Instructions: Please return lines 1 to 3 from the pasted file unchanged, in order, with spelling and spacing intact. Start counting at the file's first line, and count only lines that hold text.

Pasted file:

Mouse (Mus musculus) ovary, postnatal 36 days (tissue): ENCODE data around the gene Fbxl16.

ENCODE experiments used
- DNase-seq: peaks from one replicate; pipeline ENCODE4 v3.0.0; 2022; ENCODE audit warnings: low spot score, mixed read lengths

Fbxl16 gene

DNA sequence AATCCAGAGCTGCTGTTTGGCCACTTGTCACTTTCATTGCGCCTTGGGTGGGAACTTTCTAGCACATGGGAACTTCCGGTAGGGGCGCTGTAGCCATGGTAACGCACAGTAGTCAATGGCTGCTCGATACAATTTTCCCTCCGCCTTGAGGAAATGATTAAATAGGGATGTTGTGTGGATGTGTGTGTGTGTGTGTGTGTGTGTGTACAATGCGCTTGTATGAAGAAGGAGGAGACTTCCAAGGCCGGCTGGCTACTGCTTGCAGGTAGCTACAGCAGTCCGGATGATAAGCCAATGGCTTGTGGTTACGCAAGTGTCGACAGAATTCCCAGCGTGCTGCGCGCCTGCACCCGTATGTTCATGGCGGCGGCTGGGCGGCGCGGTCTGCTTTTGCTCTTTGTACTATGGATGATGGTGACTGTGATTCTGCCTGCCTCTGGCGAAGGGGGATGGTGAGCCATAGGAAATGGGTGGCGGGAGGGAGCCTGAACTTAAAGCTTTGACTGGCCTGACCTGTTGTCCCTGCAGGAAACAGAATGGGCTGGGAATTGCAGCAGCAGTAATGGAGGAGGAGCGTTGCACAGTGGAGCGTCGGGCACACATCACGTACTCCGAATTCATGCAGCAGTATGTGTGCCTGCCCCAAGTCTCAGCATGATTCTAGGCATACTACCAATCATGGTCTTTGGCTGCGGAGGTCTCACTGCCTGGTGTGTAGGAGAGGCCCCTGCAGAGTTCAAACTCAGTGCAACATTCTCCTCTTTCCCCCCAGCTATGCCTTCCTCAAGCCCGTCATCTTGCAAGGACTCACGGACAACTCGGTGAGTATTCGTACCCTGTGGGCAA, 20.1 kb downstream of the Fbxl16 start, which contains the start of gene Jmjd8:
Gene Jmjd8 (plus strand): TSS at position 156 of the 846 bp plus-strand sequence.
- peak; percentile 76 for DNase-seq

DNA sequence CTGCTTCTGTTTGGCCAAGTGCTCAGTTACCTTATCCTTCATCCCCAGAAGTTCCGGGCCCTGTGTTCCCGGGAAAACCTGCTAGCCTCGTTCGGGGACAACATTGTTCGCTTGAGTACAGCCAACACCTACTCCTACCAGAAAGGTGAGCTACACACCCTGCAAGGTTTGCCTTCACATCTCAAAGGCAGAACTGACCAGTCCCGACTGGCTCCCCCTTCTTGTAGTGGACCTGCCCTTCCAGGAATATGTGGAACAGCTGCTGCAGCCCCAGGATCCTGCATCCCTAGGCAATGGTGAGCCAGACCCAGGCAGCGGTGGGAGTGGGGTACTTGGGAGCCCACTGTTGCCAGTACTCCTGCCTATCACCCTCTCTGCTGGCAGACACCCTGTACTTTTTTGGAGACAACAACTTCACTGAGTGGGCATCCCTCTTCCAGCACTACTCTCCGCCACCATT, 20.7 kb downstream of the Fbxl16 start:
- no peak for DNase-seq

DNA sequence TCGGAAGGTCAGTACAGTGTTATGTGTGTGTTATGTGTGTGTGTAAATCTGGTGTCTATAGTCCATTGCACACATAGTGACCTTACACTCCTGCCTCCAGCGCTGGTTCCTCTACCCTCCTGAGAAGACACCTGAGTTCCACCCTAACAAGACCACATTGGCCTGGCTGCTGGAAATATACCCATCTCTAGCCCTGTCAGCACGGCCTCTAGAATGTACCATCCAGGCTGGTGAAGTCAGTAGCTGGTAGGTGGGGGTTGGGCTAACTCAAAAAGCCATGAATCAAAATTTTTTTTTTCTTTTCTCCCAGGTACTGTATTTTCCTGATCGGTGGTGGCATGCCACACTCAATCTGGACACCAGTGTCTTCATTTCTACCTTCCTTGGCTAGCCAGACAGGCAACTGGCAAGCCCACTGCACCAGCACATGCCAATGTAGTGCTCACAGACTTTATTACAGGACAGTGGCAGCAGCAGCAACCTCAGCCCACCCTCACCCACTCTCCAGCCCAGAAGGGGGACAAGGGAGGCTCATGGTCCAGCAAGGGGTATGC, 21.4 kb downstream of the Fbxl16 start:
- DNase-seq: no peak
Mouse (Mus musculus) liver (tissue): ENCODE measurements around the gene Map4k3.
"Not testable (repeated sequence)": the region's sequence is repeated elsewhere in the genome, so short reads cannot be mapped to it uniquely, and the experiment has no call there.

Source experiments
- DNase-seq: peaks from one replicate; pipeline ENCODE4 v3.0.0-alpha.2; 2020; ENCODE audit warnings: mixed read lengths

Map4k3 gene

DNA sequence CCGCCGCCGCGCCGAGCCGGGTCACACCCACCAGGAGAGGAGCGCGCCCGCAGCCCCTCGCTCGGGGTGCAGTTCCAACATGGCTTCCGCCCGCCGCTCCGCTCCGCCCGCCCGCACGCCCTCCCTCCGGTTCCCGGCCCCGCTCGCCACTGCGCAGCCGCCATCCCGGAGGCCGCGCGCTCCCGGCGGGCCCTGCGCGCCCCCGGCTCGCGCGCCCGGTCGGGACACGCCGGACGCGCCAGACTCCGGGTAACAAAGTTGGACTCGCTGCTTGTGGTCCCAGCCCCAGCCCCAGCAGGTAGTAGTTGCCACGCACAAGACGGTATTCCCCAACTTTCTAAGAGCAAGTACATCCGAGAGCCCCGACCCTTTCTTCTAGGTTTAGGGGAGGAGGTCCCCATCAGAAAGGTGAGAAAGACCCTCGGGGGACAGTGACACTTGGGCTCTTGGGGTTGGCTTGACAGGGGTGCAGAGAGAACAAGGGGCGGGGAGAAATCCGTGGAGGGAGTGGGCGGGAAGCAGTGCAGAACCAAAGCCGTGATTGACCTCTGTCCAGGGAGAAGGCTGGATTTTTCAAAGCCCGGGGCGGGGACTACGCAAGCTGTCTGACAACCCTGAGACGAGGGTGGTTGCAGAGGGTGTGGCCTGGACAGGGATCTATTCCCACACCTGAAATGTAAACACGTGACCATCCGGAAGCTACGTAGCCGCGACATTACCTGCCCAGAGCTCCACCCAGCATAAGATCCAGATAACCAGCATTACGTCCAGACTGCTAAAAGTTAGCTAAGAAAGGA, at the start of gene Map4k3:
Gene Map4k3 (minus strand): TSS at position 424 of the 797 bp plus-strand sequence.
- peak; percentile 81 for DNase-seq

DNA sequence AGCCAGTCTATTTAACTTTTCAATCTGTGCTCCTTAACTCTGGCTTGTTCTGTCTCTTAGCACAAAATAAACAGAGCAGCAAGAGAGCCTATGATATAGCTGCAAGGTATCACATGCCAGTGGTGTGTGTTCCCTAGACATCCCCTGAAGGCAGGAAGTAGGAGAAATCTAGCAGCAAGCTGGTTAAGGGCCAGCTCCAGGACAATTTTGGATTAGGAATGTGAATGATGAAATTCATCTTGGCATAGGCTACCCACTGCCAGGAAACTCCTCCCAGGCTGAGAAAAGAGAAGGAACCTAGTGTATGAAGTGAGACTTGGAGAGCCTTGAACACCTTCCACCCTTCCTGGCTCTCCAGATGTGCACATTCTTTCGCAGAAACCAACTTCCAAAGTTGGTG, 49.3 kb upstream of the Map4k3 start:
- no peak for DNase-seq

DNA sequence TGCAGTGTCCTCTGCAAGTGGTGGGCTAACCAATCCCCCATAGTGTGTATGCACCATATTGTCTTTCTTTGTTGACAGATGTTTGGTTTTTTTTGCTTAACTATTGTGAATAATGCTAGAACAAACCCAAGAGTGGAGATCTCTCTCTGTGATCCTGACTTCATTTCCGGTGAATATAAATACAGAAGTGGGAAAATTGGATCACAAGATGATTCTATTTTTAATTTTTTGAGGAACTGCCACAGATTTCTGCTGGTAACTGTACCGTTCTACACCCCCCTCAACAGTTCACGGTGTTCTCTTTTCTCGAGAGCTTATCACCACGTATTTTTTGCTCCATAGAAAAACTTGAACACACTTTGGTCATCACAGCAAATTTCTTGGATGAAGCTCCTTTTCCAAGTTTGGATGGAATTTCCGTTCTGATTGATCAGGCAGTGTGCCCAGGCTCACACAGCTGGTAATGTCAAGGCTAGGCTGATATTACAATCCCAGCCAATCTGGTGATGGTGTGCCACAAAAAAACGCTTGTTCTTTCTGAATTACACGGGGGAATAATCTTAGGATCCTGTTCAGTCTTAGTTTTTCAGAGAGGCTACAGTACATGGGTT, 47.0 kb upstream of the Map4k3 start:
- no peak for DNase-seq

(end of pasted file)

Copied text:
Mouse (Mus musculus) ovary, postnatal 36 days (tissue): ENCODE data around the gene Fbxl16.

ENCODE experiments used
- DNase-seq: peaks from one replicate; pipeline ENCODE4 v3.0.0; 2022; ENCODE audit warnings: low spot score, mixed read lengths